Your children, Sanah and Ruhaan, were actively involved in the production of the play. Will we get to see them onstage in future productions?
I would love to cast them in my plays, but today’s youngsters have their own way of looking at things. I am a father who never pushes or forces his children into anything. Theatron is their company. They are most welcome to be a part of any play that they would want to be part of. Certainly, at some point I think they would want to be onstage as they are trained actors. My daughter has already debuted in a film and my younger son, Ruhaan, has trained at the London Academy of Music & Dramatic Art.
You worked with Shahid and Sanah in Shandaar and earlier directed Shahid in Mausam. When working with family, how do you separate the personal and professional?
In case of the film that I directed, the entire family was too involved. When it comes to working together as actors, well, it is part of the job. When you are in front of the camera, you’re a professional and off-camera you are family. You sit and eat together, but on-camera you’re just the character you’re playing.
Have you eased into the role of a father-in-law in real life?
Frankly, my daughter-in-law is more like a daughter to me. She is such a lovely person and it seems like she was always a part of the family.
You’ve done just one film a year since you returned to the big screen with Matru ki Bijli ka Mandola (2013) after a gap of five years. Was that deliberate?
There was a gap because I was directing Mausam that took about three-and-a-half to four years of my life. I was directing my first film, so I wanted to devote myself completely to it. That’s when I did not accept any role, which was a mistake. When you ask me why I do one film a year, it is not my fault. I’ve chosen what I liked from whatever work came my way.
What are you working on next?
I have finalised a few projects, but it is too early to talk about them.
You’ve played several iconic characters on TV, be it detective Karamchand, Mussaddi Lal or Mohan Bharti from Zabaan Sambhal Ke. Which of them do you identify with most?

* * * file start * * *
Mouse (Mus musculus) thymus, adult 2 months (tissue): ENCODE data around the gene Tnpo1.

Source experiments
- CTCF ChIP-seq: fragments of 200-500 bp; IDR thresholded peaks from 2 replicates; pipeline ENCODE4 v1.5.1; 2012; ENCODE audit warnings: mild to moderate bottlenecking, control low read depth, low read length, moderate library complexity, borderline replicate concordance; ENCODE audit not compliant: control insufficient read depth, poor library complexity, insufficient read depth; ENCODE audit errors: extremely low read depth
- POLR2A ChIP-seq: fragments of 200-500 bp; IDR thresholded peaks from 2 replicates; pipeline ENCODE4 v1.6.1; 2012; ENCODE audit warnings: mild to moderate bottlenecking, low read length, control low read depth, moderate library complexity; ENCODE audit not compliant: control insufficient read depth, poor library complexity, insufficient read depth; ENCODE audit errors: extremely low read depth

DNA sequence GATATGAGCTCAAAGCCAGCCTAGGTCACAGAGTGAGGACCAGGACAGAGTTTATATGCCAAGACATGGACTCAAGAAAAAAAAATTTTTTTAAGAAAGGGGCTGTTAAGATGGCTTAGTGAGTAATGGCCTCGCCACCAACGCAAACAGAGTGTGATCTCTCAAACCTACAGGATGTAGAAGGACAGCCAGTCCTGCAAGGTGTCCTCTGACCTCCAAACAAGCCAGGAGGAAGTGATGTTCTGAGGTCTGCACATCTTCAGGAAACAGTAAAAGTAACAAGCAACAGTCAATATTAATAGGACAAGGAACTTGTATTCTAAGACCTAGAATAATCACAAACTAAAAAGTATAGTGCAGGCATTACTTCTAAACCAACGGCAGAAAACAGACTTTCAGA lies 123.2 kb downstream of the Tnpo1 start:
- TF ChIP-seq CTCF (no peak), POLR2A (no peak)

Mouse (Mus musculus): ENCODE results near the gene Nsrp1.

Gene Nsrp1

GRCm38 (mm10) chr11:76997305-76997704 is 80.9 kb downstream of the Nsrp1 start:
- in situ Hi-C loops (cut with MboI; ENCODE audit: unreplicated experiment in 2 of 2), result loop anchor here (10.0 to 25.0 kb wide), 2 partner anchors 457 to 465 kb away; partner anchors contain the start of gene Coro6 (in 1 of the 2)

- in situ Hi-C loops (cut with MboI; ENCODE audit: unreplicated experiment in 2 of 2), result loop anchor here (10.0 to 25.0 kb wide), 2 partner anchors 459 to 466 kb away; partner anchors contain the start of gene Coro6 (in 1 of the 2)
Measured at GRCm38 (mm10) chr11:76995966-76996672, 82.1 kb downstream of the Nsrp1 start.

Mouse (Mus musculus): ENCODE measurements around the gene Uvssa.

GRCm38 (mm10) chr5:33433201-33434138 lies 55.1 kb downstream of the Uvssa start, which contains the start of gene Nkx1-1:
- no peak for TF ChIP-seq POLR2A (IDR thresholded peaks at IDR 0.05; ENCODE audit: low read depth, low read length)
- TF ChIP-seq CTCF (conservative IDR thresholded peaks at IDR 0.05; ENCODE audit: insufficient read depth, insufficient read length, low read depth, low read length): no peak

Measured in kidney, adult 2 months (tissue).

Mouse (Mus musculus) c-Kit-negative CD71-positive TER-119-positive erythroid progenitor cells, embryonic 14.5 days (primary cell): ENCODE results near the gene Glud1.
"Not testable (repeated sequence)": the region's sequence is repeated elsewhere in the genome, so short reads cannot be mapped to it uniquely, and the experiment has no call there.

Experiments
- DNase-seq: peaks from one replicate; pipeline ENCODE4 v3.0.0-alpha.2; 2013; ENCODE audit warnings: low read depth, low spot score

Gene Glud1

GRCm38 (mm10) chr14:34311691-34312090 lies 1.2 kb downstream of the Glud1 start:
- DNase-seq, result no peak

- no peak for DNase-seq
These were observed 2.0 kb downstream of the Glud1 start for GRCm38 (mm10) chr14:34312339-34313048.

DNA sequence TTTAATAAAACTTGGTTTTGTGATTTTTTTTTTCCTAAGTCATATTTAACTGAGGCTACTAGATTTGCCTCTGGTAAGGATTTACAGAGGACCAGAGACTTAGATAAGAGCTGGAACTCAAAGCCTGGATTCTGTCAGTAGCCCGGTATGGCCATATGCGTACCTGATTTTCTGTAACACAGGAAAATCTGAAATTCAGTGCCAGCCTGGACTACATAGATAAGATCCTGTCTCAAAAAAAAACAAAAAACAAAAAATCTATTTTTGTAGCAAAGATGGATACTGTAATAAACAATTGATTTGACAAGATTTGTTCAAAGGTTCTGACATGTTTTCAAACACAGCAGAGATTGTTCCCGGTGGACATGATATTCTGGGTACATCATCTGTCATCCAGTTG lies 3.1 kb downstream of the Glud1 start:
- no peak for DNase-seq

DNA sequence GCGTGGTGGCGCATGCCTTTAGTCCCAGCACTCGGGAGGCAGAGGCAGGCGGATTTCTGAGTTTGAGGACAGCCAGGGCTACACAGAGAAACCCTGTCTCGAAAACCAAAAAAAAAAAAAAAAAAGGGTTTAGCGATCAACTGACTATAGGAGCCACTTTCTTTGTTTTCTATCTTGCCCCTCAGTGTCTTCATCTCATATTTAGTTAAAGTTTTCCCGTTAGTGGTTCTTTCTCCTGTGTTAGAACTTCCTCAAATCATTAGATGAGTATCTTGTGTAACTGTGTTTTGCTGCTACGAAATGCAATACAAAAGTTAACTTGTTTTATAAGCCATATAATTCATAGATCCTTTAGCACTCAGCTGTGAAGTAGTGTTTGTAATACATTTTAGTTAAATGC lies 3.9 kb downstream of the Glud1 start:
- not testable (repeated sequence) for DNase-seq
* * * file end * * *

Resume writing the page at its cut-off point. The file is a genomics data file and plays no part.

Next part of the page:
Mussaddi Lal. I came from a middle-class family, so I could relate to the problems of this character. But I wouldn’t say this is the only character I’ve loved playing. I have loved playing every character that I essayed. I loved playing Budhai Ram [a bonded labourer] from another series that I did called Neem ka Ped. I equally enjoyed doing Philips Top 10 with Satish Kaushik.
Indian TV has been crying out loud for some original content for long now. Do you plan to make a comeback on the small screen too?
The way Indian TV is today, unless someone comes and says we want to do work that is more close to life and literature and is a true reflection of society, it will be very difficult for someone like me to take up work on TV. Also, these days every show is a daily soap. To creatively devote 25 days a month to producing or directing or acting in something like that is beyond me. Creativity should be balanced with commercial interests.
But this is like a manufacturing unit. Every day, the producer, the director and the channel is worried whether they have been able to create content for the next five days or not. If that is the emphasis, then obviously everybody is pushed to do mediocre work.
Unless directors are allowed to be directors and not managers, and channels stop deciding the right way to tell a story, the scenario will stay the same. In that I find myself a misfit. So as of now, it seems unlikely.
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From HT Brunch, March 13, 2016